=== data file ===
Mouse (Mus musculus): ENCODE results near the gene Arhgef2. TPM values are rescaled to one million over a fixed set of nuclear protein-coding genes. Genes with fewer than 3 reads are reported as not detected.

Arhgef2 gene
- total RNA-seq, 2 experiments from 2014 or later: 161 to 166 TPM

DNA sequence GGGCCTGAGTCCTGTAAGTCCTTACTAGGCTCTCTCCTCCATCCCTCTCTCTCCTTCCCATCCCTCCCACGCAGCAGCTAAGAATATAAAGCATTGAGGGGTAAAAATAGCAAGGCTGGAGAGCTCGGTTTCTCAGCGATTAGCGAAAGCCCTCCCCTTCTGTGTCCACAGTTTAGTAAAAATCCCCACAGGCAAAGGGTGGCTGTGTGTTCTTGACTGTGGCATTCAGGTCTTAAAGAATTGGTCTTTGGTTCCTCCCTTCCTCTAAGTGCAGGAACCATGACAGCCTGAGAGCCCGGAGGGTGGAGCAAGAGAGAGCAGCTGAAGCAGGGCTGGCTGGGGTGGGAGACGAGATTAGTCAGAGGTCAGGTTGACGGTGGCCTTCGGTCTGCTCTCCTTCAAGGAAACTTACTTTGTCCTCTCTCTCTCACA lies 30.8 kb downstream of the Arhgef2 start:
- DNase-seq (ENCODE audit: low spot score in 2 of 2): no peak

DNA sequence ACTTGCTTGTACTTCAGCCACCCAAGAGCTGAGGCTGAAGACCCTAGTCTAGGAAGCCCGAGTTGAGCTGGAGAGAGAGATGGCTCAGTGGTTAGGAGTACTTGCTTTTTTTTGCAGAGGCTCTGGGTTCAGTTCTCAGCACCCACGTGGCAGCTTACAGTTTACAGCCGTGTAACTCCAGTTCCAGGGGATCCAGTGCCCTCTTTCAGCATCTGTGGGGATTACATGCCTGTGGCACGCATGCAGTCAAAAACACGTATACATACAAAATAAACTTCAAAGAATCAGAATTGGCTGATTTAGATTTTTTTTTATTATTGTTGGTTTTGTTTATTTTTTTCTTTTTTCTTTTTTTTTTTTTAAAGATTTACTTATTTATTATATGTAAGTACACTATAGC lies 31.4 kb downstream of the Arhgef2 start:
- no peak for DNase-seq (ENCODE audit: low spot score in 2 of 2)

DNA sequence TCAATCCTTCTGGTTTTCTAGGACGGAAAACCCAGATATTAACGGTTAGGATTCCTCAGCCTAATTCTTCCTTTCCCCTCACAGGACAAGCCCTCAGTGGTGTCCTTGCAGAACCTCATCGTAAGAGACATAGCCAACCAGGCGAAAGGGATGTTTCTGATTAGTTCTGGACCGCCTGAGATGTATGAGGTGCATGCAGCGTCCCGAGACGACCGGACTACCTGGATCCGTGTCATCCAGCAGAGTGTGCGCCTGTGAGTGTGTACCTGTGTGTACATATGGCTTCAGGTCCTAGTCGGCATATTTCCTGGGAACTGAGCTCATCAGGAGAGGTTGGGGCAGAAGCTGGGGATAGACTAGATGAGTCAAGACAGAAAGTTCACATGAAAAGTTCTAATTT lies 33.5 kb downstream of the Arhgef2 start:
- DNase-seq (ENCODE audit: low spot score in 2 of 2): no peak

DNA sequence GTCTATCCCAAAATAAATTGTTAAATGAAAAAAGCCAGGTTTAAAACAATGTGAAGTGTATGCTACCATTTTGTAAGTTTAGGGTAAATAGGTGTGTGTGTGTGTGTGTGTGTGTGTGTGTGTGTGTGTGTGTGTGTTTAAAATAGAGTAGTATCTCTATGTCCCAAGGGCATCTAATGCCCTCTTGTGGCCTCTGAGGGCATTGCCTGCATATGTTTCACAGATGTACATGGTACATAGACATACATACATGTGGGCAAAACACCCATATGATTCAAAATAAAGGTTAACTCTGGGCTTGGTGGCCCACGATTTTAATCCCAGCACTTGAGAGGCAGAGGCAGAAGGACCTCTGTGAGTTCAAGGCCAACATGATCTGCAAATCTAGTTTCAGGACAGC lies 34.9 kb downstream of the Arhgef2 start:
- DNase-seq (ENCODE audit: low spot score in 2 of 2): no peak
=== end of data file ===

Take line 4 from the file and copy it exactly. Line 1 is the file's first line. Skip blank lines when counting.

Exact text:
DNA sequence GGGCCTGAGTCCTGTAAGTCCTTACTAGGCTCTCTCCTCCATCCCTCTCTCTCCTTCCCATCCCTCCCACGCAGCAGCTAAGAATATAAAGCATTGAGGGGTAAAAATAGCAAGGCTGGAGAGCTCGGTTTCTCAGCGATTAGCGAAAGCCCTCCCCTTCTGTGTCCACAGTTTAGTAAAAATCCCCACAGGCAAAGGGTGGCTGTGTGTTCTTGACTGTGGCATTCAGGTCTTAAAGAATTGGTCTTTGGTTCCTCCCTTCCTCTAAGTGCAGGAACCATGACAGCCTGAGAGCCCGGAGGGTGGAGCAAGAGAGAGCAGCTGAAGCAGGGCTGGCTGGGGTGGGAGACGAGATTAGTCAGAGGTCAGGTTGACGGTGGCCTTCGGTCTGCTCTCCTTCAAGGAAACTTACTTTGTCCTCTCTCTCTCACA lies 30.8 kb downstream of the Arhgef2 start: